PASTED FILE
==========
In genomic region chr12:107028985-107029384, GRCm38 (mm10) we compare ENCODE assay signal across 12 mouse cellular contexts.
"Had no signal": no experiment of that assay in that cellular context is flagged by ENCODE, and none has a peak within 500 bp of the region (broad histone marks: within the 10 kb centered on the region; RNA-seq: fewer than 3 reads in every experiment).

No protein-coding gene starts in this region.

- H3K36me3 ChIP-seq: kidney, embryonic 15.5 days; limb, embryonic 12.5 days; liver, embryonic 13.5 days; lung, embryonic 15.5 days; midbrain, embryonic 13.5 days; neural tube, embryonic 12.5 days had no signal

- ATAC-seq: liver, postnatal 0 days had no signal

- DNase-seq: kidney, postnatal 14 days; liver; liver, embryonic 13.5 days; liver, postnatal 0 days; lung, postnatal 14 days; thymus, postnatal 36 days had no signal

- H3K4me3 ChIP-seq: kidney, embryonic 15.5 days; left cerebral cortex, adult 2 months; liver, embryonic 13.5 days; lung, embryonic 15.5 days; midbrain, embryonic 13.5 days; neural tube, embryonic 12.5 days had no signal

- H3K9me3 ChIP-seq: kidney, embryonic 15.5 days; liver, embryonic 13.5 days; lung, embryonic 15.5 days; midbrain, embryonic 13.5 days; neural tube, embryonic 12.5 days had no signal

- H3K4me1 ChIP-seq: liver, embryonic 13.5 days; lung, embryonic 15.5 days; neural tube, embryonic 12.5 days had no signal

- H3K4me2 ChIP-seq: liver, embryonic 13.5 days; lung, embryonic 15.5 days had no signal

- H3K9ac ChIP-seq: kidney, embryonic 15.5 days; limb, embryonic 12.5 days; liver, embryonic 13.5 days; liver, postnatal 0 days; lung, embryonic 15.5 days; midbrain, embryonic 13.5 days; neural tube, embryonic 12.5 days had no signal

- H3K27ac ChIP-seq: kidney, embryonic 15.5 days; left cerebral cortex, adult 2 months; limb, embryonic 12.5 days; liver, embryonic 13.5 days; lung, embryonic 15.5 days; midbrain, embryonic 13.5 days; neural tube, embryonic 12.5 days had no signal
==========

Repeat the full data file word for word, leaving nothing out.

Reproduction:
In genomic region chr12:107028985-107029384, GRCm38 (mm10) we compare ENCODE assay signal across 12 mouse cellular contexts.
"Had no signal": no experiment of that assay in that cellular context is flagged by ENCODE, and none has a peak within 500 bp of the region (broad histone marks: within the 10 kb centered on the region; RNA-seq: fewer than 3 reads in every experiment).

No protein-coding gene starts in this region.

- H3K36me3 ChIP-seq: kidney, embryonic 15.5 days; limb, embryonic 12.5 days; liver, embryonic 13.5 days; lung, embryonic 15.5 days; midbrain, embryonic 13.5 days; neural tube, embryonic 12.5 days had no signal

- ATAC-seq: liver, postnatal 0 days had no signal

- DNase-seq: kidney, postnatal 14 days; liver; liver, embryonic 13.5 days; liver, postnatal 0 days; lung, postnatal 14 days; thymus, postnatal 36 days had no signal

- H3K4me3 ChIP-seq: kidney, embryonic 15.5 days; left cerebral cortex, adult 2 months; liver, embryonic 13.5 days; lung, embryonic 15.5 days; midbrain, embryonic 13.5 days; neural tube, embryonic 12.5 days had no signal

- H3K9me3 ChIP-seq: kidney, embryonic 15.5 days; liver, embryonic 13.5 days; lung, embryonic 15.5 days; midbrain, embryonic 13.5 days; neural tube, embryonic 12.5 days had no signal

- H3K4me1 ChIP-seq: liver, embryonic 13.5 days; lung, embryonic 15.5 days; neural tube, embryonic 12.5 days had no signal

- H3K4me2 ChIP-seq: liver, embryonic 13.5 days; lung, embryonic 15.5 days had no signal

- H3K9ac ChIP-seq: kidney, embryonic 15.5 days; limb, embryonic 12.5 days; liver, embryonic 13.5 days; liver, postnatal 0 days; lung, embryonic 15.5 days; midbrain, embryonic 13.5 days; neural tube, embryonic 12.5 days had no signal

- H3K27ac ChIP-seq: kidney, embryonic 15.5 days; left cerebral cortex, adult 2 months; limb, embryonic 12.5 days; liver, embryonic 13.5 days; lung, embryonic 15.5 days; midbrain, embryonic 13.5 days; neural tube, embryonic 12.5 days had no signal